Agile/Scrum is a relatively simple framework in concept. If you watched the Scrum Training Series videos I recommended in my first post on Agile/Scrum, you understand that well.
In execution, the concept is often sabotaged by a lack of attention to the key concepts that make Agile/Scrum successful. Don't be that person.
This post will cover the main points of the key concepts. In later posts we will cover each concept in more detail.
The Agile Manifesto
A group of smart people came up with the Agile Manifesto in 2001, which is the philosophical grounding of an Agile/Scrum framework.:
It's important to note that these are priorities, not statements of exclusion.We are uncovering better ways of developing software by doing it and helping others do it. Through this work we have come to value:Individuals and interactions over processes and toolsWorking software over comprehensive documentationCustomer collaboration over contract negotiationResponding to change over following a planThat is, while there is value in the items on the right, we value the items on the left more. [emphasis mine]
- The Product Owner - The voice of the customer and source of the product vision
- The Scrum Master - The arbiter of process; insures the key meetings are executed properly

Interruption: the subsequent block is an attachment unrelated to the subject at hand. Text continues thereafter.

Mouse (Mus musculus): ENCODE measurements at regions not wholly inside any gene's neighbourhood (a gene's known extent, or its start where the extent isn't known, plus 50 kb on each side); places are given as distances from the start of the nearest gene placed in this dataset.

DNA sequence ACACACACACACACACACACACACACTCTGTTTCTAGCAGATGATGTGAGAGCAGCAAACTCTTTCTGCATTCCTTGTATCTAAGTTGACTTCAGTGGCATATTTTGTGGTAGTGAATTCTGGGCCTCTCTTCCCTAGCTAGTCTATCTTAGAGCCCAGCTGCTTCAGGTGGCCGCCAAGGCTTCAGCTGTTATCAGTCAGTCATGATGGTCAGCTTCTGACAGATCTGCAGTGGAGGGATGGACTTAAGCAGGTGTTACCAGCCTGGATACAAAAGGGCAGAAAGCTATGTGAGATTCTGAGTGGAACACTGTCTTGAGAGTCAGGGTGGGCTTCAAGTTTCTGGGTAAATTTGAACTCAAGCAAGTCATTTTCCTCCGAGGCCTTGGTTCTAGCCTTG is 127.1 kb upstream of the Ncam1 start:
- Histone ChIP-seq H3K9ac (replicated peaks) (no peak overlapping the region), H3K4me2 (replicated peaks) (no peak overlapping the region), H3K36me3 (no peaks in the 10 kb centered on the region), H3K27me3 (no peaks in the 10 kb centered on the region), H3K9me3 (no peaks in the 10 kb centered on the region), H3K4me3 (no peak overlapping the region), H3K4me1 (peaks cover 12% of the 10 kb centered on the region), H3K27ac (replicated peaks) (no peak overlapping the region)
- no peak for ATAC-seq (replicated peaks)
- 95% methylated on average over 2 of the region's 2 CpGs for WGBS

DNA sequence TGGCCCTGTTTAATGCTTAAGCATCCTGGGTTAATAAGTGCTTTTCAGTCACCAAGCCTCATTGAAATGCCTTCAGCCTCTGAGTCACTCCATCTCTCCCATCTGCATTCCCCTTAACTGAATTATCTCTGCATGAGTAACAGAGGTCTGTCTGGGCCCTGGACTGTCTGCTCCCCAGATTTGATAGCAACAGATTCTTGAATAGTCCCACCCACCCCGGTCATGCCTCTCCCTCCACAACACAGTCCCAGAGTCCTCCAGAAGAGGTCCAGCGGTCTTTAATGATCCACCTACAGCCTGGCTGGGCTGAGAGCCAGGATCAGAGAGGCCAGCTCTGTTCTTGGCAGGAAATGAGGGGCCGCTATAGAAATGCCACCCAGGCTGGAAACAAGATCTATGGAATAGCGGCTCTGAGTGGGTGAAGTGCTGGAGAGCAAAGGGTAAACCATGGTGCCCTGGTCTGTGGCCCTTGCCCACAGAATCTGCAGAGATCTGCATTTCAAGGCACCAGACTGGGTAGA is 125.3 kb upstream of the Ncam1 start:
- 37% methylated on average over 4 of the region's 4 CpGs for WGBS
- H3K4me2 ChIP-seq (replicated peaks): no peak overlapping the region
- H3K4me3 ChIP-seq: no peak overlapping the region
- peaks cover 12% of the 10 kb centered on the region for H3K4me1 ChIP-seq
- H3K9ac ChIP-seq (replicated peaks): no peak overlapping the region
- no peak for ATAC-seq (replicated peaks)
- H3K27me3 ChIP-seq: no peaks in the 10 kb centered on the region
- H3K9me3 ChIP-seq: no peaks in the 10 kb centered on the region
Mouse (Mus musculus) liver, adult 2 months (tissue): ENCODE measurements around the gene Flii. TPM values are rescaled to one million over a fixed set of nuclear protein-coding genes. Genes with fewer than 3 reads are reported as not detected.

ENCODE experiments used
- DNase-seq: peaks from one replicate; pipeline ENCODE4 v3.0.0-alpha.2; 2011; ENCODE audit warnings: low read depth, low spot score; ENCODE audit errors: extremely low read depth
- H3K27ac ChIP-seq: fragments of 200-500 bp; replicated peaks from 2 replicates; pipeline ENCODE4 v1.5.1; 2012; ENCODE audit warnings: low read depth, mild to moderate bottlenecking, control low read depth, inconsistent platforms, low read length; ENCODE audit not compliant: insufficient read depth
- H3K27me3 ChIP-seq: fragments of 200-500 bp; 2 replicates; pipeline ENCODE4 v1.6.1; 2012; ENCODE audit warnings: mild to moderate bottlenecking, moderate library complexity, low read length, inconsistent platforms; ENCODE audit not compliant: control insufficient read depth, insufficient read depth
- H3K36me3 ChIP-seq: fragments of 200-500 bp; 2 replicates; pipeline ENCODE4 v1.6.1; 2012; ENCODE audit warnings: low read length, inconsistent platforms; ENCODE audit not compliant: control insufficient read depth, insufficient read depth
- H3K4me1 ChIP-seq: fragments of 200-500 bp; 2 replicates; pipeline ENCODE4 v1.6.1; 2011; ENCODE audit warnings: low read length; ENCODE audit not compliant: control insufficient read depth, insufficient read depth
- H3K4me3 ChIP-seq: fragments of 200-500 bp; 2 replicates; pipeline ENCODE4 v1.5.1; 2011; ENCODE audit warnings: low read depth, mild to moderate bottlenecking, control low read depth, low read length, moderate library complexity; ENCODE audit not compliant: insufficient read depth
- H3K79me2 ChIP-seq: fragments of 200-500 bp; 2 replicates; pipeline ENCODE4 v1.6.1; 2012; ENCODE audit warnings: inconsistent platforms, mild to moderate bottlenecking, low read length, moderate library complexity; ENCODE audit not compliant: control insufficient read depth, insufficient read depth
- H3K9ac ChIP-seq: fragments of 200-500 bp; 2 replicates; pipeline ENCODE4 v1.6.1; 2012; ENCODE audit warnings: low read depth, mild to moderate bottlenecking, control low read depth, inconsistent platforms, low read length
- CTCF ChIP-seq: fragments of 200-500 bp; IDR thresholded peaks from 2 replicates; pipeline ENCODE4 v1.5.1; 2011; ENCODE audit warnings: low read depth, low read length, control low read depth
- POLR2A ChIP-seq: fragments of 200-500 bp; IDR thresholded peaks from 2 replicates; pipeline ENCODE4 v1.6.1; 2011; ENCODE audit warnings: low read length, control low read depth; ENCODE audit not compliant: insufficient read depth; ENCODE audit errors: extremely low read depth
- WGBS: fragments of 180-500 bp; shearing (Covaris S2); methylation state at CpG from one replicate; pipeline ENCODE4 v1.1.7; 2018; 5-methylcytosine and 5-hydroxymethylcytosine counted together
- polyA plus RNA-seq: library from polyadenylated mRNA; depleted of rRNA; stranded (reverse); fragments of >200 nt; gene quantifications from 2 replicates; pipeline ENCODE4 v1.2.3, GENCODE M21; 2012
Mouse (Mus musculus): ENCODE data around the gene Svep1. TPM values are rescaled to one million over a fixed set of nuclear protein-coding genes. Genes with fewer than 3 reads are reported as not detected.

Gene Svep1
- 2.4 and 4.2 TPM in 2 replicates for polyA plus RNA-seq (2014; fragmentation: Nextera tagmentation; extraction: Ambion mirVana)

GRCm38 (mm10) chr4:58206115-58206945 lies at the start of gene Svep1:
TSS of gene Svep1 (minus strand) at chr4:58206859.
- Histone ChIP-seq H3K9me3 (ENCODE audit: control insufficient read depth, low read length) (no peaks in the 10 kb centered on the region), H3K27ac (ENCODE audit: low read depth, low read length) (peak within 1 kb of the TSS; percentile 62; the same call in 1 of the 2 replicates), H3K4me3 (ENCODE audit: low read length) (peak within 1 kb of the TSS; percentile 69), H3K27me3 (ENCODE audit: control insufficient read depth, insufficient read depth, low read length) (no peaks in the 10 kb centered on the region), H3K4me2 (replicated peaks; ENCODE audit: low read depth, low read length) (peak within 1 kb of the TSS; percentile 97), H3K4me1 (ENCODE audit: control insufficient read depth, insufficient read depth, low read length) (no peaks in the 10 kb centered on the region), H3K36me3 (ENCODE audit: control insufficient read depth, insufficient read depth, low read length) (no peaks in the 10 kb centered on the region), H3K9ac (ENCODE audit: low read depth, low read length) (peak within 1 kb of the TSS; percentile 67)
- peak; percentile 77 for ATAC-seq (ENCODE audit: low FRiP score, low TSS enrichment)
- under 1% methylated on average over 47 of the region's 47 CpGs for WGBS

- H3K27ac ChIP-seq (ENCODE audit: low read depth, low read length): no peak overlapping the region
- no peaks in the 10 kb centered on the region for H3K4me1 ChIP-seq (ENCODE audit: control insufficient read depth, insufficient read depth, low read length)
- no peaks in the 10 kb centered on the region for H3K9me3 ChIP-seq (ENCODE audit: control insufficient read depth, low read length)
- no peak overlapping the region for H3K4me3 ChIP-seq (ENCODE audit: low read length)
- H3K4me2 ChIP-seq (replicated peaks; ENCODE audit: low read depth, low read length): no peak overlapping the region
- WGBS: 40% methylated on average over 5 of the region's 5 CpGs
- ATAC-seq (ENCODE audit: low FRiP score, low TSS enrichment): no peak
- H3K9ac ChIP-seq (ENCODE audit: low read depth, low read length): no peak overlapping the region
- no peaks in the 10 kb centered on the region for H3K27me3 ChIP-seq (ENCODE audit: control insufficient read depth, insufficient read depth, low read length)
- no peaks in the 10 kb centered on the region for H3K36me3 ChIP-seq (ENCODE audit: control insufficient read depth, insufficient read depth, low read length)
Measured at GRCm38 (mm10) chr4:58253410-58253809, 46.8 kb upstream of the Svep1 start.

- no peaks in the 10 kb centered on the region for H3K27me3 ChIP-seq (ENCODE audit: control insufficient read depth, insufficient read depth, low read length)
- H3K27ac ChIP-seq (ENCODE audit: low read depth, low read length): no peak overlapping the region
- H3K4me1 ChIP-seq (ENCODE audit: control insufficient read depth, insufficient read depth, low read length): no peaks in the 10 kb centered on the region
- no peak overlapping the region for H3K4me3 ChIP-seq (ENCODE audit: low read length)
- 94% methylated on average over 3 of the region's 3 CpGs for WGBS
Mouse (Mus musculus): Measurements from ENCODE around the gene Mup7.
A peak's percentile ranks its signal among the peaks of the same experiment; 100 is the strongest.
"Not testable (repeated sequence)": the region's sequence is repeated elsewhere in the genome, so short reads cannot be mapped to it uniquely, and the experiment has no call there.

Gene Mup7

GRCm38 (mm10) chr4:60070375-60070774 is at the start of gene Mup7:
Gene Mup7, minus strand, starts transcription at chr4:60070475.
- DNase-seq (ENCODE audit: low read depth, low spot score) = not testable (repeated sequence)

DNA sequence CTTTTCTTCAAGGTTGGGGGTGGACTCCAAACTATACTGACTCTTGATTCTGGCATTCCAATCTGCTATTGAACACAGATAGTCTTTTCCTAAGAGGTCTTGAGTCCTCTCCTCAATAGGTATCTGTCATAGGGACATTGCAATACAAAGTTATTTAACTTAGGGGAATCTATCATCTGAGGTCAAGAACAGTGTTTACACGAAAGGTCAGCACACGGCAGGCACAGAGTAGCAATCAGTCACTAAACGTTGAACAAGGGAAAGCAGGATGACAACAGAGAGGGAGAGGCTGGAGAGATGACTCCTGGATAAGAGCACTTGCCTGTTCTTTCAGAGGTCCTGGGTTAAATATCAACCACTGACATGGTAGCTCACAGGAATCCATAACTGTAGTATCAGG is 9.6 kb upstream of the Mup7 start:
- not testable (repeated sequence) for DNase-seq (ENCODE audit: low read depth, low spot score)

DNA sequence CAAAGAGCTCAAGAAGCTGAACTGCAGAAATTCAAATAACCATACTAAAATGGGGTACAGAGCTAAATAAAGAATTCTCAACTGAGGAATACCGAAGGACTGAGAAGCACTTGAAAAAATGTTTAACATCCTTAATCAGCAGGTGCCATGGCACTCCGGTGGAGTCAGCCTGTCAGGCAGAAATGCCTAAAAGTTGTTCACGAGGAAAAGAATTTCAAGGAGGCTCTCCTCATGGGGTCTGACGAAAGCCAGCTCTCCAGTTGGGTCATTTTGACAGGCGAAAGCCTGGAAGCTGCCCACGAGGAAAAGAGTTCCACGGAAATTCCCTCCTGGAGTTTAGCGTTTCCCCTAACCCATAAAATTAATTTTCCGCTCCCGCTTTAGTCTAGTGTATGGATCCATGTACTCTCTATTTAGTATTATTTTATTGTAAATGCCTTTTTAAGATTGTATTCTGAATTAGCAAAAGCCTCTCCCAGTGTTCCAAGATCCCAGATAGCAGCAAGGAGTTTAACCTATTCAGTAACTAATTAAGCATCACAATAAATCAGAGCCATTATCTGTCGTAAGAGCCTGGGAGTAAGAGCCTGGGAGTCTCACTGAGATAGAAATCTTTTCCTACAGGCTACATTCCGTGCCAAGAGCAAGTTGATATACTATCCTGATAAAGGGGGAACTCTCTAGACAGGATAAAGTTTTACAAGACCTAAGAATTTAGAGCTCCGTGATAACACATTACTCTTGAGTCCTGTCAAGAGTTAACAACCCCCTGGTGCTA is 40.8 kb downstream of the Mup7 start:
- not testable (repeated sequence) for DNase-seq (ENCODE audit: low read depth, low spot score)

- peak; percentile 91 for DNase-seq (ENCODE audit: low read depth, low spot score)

- The Development Team - the people developing the product; developers, testers, UX (user experience) and UI (user interface) experts, etc.
The Product Backlog
- The greater its value to the customer
- The higher its priority
- The more defined it is
The Product Owner has the ultimate ownership of the Product Backlog, being the ultimate arbiter of the ranking of stories on the stack. User Stories in the Product Backlog can be changed by the Product Owner at any time.
While Agile/Scrum is relatively unstructured, there are some key meetings to make the process work:
- Backlog Grooming and Refinement* - refine, reprioritize, and estimate development time for stories
- Sprint Planning - decide which stories will be developed in the current sprint
- Sprint Review - demonstrate new product increments to stakeholders
- Sprint Retrospective - team after action discussion
* - Some consider this unofficial/optional, I do not. It works beautifully.
Sprints are rigidly time-boxed. They range from one week to one month in length.
Sprints are where development happens. There are no "requirements sprints"
Sprints are fluid, iterative activities. The various design, build, and test activities of development are performed dynamically throughout the sprint, not according to a project plan.
Sprints turn stories into potentially-shippable product, or nothing. There is no partial credit in Agile/Scrum.
Protect The Sprint
Do your best to insure your team is not distracted by outsiders, outside activities, or their own team mates. The team should be focused on the sprint goals. If there is a defined Scrum Master, that person should be in charge of keeping people from distracting the team.